But something was dreadfully wrong with his power. He had 12 doubles, eight homers and a .439 slugging percentage down the stretch. Not Hall of Fame caliber, but the kind of numbers that would have boosted an average outfielder well toward a multi-year contract in 2010.
His fielding, below average at best, didn't change much but the mistakes he did make -- overrunning balls into the corner, not running hard to cut off balls in the gap and just tossing the ball back toward the infield when he did run a ball down, drew down the thunder from the stands.
The Dodgers staggered to the pennant, getting their hat handed to them in both Washington and Pittsburgh as the Rockies came thundering up behind them.
Chad Billingsley drew his share of the fire for a sluggish second half but for the most part, the opinion was it was Ramirez fault, with Pierre becoming a subject of near-beatification as an afterthought.
Manny's mojo at the plate had abandoned him by this time. As the Dodgers struggled to clinch the division title he was 0-for-10 against the Padres, who took two from Los Angeles.
Manny somehow lost his swing and looked like a man who was desperately trying to ward off a bumblebee with a pool cue.
His slump reached 10-for-13 before knocking in a run with a single in the 5-0 win over Colorado that finally put the NL West title in the Dodgers pocket. For his final 33 at-bats of the regular season, Ramirez -- a .313 lifetime hitter -- batted .152 with no homers and four RBIs.
He hit a pedestrian .274 over the final 67 games of the season with 15 doubles, 13 home runs and 42 runs batted in. He finished with a .290 average, 19 home runs and 63 runs batted in over 104 games. Not exactly chopped liver but it was his lowest average since 1994.
Then he hit in all three games as the Dodgers swept the Cardinals in the division series. He followed that by hitting in four of the five games with Philadelphia as Los Angeles was eliminated.
He was not exactly a complete flop.
2010 may not be Mannywood's Farewell Tour but it will probably be his last in Los Angeles.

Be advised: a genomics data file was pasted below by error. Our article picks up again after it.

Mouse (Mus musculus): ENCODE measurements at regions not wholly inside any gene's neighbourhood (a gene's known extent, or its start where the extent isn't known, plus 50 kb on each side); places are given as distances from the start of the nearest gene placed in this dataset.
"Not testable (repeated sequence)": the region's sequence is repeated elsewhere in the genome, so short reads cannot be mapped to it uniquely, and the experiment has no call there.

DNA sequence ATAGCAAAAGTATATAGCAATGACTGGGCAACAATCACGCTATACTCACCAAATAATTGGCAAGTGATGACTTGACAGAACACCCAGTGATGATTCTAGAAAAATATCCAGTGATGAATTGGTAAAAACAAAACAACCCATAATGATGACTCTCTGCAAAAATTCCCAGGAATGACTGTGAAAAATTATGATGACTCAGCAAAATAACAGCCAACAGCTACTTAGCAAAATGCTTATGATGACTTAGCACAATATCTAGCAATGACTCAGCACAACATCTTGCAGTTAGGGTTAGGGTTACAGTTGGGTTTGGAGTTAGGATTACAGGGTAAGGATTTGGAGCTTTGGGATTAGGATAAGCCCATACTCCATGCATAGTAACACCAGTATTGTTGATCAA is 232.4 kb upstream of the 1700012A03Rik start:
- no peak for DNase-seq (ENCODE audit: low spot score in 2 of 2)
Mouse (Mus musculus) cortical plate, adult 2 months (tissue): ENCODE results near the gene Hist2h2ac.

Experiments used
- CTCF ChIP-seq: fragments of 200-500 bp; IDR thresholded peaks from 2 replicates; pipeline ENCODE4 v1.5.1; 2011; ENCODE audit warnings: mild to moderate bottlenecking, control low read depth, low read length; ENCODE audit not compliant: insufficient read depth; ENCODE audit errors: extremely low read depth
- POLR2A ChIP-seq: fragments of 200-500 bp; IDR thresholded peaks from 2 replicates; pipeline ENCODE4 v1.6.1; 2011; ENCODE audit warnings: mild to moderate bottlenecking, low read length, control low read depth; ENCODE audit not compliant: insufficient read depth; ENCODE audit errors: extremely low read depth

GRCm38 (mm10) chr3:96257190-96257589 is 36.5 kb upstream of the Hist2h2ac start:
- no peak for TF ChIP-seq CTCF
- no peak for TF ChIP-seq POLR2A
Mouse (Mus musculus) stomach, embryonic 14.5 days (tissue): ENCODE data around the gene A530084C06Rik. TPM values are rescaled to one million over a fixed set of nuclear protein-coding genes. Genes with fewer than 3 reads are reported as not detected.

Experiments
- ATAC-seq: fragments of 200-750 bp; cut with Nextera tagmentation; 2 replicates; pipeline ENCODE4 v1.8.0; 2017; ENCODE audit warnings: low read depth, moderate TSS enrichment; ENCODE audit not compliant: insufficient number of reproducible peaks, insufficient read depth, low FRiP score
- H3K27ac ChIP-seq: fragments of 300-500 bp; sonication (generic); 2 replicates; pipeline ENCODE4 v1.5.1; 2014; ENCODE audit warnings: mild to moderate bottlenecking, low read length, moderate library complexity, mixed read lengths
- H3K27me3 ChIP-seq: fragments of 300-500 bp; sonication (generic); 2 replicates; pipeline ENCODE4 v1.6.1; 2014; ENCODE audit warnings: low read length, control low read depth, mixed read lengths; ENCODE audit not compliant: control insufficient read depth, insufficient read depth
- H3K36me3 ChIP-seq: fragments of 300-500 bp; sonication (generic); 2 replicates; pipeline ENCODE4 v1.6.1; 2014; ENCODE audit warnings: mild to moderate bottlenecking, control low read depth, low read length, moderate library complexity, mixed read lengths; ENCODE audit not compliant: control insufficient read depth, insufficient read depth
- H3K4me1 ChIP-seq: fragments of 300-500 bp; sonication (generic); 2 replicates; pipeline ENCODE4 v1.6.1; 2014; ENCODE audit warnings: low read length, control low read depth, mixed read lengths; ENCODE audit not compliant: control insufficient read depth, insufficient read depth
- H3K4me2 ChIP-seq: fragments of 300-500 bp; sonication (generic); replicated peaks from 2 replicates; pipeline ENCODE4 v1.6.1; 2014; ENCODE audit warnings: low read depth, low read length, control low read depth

"If this is Manny's last year in L.A.," said outfielder Andre Ethier, "I hope it's a good one for him and for us and for the whole organization."
Ramirez will be 38 in May. He complained about his legs last season and will probably finish his career, and a glittering career it has been, in the American League.
"I expect he'll play a little less and give his legs a chance to stay strong," general manager Ned Colletti said. "He's been in contact with Joe Torre, who said he sounds great, is working hard, is in a good frame of mind."
Sort of reminds you what was said during his suspension.
So the question is, what can be expected out of him come April?
Perhaps the proper rest will allow him to approach his usual power numbers over fewer games. Will the mostly-young club improve enough to make up for any possible decline?
"Any team with Manny is better than without him, but we all came together when we needed to, we played as a team, we stepped up and did the job," center fielder Matt Kemp said. "We really did some things people didn't think we we're going to do.
"He's taught us a lot about having fun and that it's a kid's game and just play and not worry about too much stuff. That's the main thing, the team needed to have more fun and stop being so serious. We've been playing the game since we were kids, why not act like a kid?"
So Manny's presence alone will also be worth something, even if the .350 averages don't come as easily as they once did.
This will probably be the ongoing theme of the season, can Manny help and will the rest of the team rise to the occasion.
But one should also remember that it was also Fitzgerald that wrote, "There are no second acts in American lives."
F. Scott Fitzgerald probably didn't have Manny Ramirez in mind when he wrote, "Show Me a Hero and I'll Write You a Tragedy," but then again had he known him, he might have dedicated it to him.
Slugging outfielder set to play his final season for L.A.